The Kitcheaide is no more...

Discussion in 'Pastries & Baking' started by jollybaker, Sep 17, 2004.

  1. jollybaker

    jollybaker

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    Warranty is up. This 6 qt. mixer delivered it's $360 worth. We even have someone who wants both bowls and the other attachments, give us $30 for everything.
    So we search for a new mixer. Partner wants to drop $1600 on a 20 qt Anvil or 20 qt. Fleetwood mixer. I say we get something more modest is size like a 10 qt. Berkel or 10 qt. Globe. Both have as powerful motors as these 20 qt. mixers. Both cost at least $200 less. The globe has a timer and can do 5 lbs of 50% AR pizza dough (though we don't make pizza). The Berkel lacks the timer but has an advertised capacity of 7.5# of 50% AR pizza dough. The larger ones don't, but judging by their low horse power, I doubt they can actually do much more.
    We have a small operation... we have a Cadco OV-400 that does 4 half sheet pans at a time, though we often use it with two pans, due to the 2.75" spacing. We also have have a conventional home range, a 30" electric range by Frigidair. In all honesty, the Kitchaid mixed as fast as we could bake.
    What mixer do you use? How much do you bake? Thanks.
     
  2. brreynolds

    brreynolds

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    I assume the comment about the warranty being up meant that you have to pay for repairs, not that you toss out equipment when the warranty runs out. (If that's wrong, toss it my way please.) Kitchenaid mixers - at least the older ones - are just a collection of rotable parts, and can be repaired over & over. I used to burn out transmissions on my K-5 at a fairly regular clip and they could be replaced; bushings went one time and they got replaced; I know motors can although fortunately not from personal experience. You may have a mixer that can be put back in service with a couple of hundred bucks in repairs - a lot less than buying a new one.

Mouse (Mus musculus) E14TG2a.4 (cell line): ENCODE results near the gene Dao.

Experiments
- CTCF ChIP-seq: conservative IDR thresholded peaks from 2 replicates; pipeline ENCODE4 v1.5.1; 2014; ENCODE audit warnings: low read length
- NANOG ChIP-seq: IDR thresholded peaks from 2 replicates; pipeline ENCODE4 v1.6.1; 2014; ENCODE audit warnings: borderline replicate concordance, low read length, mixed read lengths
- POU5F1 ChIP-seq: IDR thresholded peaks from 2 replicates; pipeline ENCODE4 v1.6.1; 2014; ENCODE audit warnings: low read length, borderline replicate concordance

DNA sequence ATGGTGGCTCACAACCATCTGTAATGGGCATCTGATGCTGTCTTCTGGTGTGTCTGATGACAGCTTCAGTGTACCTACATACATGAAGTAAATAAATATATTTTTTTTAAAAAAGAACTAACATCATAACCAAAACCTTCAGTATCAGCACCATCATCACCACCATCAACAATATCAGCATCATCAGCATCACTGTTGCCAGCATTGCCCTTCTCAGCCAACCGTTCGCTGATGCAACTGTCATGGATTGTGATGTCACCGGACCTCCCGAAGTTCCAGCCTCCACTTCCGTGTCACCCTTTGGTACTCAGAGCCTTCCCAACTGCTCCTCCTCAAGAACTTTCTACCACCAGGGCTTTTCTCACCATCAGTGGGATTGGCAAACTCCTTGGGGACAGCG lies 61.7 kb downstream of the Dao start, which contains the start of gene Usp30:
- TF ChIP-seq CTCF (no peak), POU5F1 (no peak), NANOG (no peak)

If you're seriously in the market, check Google for used restaurant equipment. At one point, I was toying with the idea of buying a Hobart mixer, and the used ones were about 1/2 the price of new ones. (Since new 5 quart Hobarts - the model N50 - were running $1700 each, that 50% savings was significant.) Hobart has 10 and 20 quart models, and when I was cruising used restaurant equipment sites, I found several on sale (of various ages and at various prices).

    As far as what to get, if you're doing bread only, Electrolux makes an interesting (and strange looking) mixer that handles several pounds of dough, and from what information I could get is fairly rugged. The Hobart is most comparable to the Kitchenaid (and when Kitchenaid was a Hobart division, the K-5 was the home version of the N50).
     
  3. dano1

    dano1

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    i'd seriously look into closing auctions or a surplus store for equipment. You'll probably find more than what you need(something to grow into) at a lesser price. Many folks go into the biz buying brand new and a year later they're closing the doors
    hth, danny
     
  4. jollybaker

    jollybaker